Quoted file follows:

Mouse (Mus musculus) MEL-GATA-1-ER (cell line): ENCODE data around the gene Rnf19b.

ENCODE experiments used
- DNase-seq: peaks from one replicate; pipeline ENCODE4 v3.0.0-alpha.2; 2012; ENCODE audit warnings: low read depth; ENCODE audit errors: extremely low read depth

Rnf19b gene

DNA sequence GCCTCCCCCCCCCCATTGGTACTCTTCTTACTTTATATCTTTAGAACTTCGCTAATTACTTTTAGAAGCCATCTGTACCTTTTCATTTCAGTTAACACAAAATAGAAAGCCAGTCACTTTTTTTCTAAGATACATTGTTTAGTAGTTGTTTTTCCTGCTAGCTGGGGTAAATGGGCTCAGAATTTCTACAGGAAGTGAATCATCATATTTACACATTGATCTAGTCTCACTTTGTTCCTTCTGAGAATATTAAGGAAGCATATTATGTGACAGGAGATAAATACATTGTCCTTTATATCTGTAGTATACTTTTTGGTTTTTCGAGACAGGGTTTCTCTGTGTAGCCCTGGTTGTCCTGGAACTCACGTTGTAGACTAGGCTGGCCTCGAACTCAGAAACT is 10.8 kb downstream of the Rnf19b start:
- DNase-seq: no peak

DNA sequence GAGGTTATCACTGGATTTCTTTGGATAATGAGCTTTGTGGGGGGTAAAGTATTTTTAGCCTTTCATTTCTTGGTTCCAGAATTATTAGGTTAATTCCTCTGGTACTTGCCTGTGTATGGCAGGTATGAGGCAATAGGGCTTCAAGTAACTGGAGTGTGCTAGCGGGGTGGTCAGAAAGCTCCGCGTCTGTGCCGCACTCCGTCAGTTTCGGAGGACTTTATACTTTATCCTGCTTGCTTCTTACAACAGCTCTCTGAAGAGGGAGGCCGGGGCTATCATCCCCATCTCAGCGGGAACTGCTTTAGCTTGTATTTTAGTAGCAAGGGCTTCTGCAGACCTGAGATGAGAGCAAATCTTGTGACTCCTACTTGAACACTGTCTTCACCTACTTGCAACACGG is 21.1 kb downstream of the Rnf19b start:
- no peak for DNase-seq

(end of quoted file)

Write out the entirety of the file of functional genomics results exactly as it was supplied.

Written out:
Mouse (Mus musculus) MEL-GATA-1-ER (cell line): ENCODE data around the gene Rnf19b.

ENCODE experiments used
- DNase-seq: peaks from one replicate; pipeline ENCODE4 v3.0.0-alpha.2; 2012; ENCODE audit warnings: low read depth; ENCODE audit errors: extremely low read depth

Rnf19b gene

DNA sequence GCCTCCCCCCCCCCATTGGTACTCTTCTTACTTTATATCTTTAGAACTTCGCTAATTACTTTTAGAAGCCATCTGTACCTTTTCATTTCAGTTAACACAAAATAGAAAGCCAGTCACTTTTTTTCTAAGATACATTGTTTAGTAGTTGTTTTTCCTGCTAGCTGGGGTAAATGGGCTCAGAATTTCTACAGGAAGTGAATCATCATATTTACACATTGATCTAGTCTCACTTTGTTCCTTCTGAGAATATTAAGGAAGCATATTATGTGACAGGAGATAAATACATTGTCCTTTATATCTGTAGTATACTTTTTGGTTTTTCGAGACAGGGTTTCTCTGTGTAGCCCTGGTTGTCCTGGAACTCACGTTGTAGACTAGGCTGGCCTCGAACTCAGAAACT is 10.8 kb downstream of the Rnf19b start:
- DNase-seq: no peak

DNA sequence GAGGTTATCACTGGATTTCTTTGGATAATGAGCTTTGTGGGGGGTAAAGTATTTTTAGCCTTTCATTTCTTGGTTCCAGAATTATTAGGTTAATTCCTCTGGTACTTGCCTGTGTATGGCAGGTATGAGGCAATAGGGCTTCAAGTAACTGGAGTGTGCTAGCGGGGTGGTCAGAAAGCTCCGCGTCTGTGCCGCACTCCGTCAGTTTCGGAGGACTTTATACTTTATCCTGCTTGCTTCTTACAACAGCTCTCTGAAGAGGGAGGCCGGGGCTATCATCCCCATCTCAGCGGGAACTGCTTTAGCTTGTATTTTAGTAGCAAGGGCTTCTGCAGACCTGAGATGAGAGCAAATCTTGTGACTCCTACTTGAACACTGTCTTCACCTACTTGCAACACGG is 21.1 kb downstream of the Rnf19b start:
- no peak for DNase-seq